Tips for photographing roses 13: Seek out the rare

It is much easier to get a lovely picture of an individual flower or even a small cluster of blooms than to take a good shot of the whole plant in a garden setting. If you see a shapely plant covered in fresh, open blooms, please give it a try, even if you tend to have more success with individual flower shots.

Great shrub or climber shots of roses in full flower in an attractive context are surprisingly rare. They simply don’t exist for many varieties.

I’m not confident about taking this kind of shot myself, but when the picture before you is so lovely, you have to have a go! This picture shows shrub and climbing roses near the peak of flower in a wide border around David Austin’s Plant Centre in Albrighton, England.

Shrub and climbing roses at David Austin's Plant Centre

Tips for photographing roses 12: finding happiness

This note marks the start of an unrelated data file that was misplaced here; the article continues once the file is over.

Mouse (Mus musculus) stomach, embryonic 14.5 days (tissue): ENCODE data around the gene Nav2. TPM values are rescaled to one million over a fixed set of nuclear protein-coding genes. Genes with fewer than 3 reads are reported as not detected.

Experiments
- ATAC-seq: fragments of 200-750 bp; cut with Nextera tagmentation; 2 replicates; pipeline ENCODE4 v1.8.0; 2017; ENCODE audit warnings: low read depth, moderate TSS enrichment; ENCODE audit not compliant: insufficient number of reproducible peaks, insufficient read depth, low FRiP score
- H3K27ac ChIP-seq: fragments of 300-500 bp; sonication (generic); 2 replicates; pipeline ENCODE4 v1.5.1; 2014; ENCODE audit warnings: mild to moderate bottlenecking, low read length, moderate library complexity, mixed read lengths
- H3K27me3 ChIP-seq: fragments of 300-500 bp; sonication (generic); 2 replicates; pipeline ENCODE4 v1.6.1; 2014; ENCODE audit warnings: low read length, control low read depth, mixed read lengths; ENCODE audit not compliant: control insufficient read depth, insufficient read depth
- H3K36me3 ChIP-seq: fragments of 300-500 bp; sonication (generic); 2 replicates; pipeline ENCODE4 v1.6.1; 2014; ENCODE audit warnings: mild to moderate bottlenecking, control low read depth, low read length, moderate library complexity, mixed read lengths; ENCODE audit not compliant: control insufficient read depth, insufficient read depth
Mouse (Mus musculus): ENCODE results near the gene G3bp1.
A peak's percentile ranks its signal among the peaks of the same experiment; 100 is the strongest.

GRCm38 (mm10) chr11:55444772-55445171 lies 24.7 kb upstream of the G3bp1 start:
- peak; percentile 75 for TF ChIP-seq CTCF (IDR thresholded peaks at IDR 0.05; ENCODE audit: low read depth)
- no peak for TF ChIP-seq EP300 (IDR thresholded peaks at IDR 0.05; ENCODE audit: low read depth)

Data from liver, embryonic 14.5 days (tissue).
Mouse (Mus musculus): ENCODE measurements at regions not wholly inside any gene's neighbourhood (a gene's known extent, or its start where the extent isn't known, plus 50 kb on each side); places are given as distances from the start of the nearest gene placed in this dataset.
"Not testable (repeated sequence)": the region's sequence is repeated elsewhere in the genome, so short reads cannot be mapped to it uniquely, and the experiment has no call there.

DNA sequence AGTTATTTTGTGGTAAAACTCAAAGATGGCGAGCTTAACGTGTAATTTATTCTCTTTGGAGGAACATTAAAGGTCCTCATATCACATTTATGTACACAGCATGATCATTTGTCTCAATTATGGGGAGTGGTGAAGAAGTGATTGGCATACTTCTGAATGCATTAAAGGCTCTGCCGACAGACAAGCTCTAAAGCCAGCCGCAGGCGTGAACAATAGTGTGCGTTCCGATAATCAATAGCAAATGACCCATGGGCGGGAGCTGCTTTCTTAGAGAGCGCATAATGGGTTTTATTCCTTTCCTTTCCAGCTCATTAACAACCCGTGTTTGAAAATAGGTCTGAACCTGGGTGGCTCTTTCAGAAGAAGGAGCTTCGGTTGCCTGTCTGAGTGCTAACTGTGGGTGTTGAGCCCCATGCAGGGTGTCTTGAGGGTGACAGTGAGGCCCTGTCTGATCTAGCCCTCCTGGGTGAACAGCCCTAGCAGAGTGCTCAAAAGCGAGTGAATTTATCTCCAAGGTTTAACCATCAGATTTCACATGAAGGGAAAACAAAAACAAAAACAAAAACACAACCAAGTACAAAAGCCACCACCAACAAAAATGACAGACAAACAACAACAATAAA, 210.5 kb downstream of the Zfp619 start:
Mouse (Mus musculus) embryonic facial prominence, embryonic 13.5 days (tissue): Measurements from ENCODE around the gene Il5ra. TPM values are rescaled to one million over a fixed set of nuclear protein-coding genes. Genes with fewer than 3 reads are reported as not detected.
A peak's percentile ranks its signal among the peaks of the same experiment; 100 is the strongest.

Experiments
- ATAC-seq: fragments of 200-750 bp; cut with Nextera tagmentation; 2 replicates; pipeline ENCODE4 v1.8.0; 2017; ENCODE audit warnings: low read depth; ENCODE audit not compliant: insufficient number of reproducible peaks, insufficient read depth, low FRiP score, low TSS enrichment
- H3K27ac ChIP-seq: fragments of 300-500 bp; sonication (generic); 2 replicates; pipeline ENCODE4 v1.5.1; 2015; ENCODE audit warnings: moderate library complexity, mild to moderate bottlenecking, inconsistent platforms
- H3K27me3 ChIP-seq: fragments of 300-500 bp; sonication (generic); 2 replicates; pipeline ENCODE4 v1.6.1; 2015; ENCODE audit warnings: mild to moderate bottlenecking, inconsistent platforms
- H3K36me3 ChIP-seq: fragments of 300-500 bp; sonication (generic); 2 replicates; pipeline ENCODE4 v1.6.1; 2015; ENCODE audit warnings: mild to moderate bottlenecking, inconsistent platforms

Tips on photographing roses 12 Finding happiness

If you’re still not getting the results you’d like with your garden photography, ask yourself if it makes you feel happy – and if it does, keep going! Perhaps taking pictures gets you out into gardens, encourages you to grow more plants, or simply helps you to remember places you’ve been. Taking pictures often makes you look at things a little differently, so even if the perfect shot seems elusive, remember, it really doesn’t matter as long as you’re having fun.

My wise, beautiful, 90 year old Mama occasionally got the fancy to draw a bird or animal, even though she was absolutely useless at it. I’m not being mean, honestly – what do you think?